21 Maintenance Roles Encourager fosters group solidarity by accepting and praising various points of view Harmonizer mediates conflict through reconciliation or humor Compromiser helps resolve conflict by meeting others “half way” Gatekeeper encourages all group members to participate Standard setter evaluates the quality of group processes Commentator records and comments on group processes/dynamics Follower serves as a passive audience 10-21

22 Test Your Knowledge Karen, a manager, would like to assemble a group to make a difficult, complex decision. Ken, wants to form a group to brainstorm new product ideas. The optimal size for Karen’s and Ken’s groups, respectively, is: a.20-25, 4-5 b.10-15, c.3-5, 8-12 d.8-12,

23 Categories of Sexual Harassment  Repeated requests to go out after work or school Unwanted dating pressure  Obscene phone calls  Belittling the target’s competence Derogatory attitudes--personal  Obscene gestures not directed at target  Sex-stereotyped jokes Derogatory attitudes--impersonal Behavioral ExamplesCategory  Proposition for an affair Sexual propositions 10-23

24  Congratulatory hug Physical nonsexual contact Behavioral ExamplesCategory  Embracing the target  Kissing the target Physical sexual contact  Threatening punishment unless sexual favors are given  Sexual bribery Sexual coercion Categories of Sexual Harassment 10-24

25 Threats to Group Effectiveness Asch Effect Groupthink Social Loafing 10-25

26 The Asch Effect Standard Line Card Comparison Lines Card Asch Effect: the distortion of individual judgment by a unanimous but incorrect opposition. ? 10-26

27 Asch Effect Since the 1950’s this effect has declined in the US Individualist cultures resist pressures to conform more than collectivistic cultures What are the implications of the Asch effect for managers? 10-27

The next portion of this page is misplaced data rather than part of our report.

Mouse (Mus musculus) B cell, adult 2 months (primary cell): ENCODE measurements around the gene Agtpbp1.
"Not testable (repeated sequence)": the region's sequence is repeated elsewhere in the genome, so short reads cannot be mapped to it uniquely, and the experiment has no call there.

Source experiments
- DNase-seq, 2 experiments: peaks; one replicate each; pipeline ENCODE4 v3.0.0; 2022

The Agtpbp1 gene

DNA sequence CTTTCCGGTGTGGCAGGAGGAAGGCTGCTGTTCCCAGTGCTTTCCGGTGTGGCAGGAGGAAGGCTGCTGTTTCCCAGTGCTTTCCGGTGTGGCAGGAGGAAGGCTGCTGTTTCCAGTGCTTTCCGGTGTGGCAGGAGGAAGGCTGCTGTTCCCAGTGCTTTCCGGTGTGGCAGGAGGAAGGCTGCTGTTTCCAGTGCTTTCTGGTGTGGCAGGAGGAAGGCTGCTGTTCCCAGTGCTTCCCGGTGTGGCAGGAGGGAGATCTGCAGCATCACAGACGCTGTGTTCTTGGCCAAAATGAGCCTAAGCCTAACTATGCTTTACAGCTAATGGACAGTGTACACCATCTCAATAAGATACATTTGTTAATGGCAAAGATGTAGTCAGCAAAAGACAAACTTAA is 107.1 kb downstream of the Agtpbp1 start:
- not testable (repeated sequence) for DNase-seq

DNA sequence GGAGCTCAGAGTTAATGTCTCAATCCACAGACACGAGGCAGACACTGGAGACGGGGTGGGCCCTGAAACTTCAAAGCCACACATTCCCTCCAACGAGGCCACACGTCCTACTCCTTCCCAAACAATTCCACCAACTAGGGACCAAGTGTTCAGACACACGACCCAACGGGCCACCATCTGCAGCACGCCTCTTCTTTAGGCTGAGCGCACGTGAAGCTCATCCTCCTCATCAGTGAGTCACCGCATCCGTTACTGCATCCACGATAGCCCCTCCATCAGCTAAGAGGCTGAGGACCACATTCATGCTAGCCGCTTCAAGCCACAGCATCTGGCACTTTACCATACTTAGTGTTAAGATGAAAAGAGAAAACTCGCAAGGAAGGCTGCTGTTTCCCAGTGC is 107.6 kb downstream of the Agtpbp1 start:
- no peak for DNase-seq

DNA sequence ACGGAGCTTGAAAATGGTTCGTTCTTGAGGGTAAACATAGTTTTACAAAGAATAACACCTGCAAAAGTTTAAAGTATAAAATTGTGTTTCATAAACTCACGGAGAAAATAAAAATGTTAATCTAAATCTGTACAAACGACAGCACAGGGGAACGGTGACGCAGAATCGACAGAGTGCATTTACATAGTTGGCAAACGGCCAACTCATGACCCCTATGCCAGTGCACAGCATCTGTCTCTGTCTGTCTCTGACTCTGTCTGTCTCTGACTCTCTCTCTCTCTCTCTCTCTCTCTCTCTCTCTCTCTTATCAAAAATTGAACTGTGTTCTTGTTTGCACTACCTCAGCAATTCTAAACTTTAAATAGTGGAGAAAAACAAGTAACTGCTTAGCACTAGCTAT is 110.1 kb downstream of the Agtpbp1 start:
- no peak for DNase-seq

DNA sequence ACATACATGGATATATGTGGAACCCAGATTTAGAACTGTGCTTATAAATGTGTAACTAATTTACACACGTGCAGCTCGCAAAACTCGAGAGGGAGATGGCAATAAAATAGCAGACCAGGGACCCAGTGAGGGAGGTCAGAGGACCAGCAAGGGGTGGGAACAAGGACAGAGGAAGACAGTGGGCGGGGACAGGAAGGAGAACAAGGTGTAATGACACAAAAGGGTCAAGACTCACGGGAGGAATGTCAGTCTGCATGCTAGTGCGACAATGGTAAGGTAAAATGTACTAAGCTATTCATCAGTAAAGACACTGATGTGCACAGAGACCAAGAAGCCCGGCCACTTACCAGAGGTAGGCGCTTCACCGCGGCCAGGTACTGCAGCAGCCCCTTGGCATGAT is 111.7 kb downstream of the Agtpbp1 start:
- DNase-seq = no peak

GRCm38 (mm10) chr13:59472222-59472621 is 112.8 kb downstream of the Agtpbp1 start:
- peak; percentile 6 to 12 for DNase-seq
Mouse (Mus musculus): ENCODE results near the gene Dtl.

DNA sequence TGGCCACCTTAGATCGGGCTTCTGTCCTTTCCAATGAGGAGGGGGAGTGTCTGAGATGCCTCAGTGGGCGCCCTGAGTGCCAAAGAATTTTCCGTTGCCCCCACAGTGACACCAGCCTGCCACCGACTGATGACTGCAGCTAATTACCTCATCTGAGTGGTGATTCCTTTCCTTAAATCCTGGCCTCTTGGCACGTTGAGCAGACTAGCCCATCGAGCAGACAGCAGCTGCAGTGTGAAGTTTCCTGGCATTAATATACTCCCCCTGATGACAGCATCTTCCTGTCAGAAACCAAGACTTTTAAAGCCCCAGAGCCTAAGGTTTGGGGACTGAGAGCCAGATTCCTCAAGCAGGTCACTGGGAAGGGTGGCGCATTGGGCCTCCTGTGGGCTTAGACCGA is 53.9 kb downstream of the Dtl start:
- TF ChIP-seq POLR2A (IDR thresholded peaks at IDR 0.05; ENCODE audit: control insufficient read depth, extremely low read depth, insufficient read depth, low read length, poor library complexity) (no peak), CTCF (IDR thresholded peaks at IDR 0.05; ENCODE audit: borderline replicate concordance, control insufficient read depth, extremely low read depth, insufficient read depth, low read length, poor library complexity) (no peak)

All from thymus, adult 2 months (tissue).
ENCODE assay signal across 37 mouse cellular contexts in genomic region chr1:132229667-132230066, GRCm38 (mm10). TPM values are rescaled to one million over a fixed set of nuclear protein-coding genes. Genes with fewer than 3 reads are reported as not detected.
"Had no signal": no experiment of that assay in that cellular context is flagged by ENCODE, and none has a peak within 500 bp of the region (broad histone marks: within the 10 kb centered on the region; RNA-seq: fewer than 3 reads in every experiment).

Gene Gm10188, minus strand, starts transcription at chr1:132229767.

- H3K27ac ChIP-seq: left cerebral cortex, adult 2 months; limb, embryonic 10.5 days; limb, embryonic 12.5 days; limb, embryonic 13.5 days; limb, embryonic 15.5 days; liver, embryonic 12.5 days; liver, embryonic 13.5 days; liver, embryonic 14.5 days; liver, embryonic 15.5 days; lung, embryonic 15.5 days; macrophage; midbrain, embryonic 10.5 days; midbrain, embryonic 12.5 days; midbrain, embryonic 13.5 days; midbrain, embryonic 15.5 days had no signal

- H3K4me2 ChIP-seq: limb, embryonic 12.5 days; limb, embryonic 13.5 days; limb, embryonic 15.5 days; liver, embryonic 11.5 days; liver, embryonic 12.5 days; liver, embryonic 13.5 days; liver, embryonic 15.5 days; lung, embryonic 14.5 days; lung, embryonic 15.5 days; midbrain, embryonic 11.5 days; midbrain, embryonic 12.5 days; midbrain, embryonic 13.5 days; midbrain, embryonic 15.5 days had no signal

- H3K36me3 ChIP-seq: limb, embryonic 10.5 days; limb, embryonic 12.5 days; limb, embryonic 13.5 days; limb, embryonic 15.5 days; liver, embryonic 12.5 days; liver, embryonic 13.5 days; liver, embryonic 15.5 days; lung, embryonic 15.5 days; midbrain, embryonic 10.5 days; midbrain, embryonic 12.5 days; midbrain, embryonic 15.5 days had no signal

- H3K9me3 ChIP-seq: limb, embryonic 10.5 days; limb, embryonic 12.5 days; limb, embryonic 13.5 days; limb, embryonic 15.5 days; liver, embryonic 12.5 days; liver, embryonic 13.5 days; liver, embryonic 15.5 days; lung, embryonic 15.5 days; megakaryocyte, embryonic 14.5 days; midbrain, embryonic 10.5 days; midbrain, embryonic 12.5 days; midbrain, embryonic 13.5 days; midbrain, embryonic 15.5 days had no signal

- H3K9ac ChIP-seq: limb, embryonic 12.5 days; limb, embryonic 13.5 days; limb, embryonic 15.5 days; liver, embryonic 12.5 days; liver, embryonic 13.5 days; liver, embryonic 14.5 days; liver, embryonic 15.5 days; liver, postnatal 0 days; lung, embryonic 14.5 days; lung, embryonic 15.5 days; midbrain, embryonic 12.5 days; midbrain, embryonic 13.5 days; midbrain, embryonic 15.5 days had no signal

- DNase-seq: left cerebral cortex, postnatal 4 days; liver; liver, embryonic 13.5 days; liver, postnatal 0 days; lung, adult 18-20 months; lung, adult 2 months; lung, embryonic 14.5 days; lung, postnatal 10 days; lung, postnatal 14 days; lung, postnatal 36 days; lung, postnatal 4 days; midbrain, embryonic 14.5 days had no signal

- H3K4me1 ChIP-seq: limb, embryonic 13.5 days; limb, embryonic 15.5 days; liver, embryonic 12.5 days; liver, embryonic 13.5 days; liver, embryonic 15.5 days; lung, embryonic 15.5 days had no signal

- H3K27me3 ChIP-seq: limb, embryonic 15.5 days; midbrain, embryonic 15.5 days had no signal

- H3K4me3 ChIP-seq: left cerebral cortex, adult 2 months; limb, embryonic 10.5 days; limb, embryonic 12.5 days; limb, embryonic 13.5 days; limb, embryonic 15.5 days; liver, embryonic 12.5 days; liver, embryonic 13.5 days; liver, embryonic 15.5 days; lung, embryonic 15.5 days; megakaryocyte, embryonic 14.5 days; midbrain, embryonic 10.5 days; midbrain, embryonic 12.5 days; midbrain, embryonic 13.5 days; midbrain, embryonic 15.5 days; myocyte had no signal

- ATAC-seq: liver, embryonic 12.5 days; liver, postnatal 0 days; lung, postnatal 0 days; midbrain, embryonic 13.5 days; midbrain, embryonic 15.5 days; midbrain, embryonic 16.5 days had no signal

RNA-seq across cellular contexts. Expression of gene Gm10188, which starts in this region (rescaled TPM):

28 Groupthink Groupthink: When you feel a high pressure to conform and agree and are unwilling to realistically view alternatives What are some of the reasons or factors that promote groupthink? What can be done to prevent groupthink? 10-28

29 Symptoms of Groupthink Lead to Defective Decision Making Symptoms of Groupthink  Invulnerability  Inherent morality  Rationalization  Stereotyped views of opposition  Self-censorship  Illusion of unanimity  Peer pressure  Mindguards Decision-making Defects 1)Few alternatives 2)No reexamination of preferred alternatives 3)No reexamination of rejected alternatives 4)Rejection of expert opinions 5)Selective bias of new information 6)No contingency plans 10-29

30 Social Loafing Social Loafing: decrease in individual effort as group size increases What factors contribute to social loafing? What actions could you take to prevent social loafing? 10-30

31 Test Your Knowledge A group of employees with accounting expertise needs to adapt their procedures in response to changes within the organization. The group decides to 1) hold each member accountable for a meaningful task and 2) to establish a process so that everyone openly expresses their opinion. The group was trying to prevent ____ and _____, respectively. a.Social loafing; Groupthink b.Role overload; social loafing c.Asch Effect; role ambiguity d.Groupthink; role overload 10-31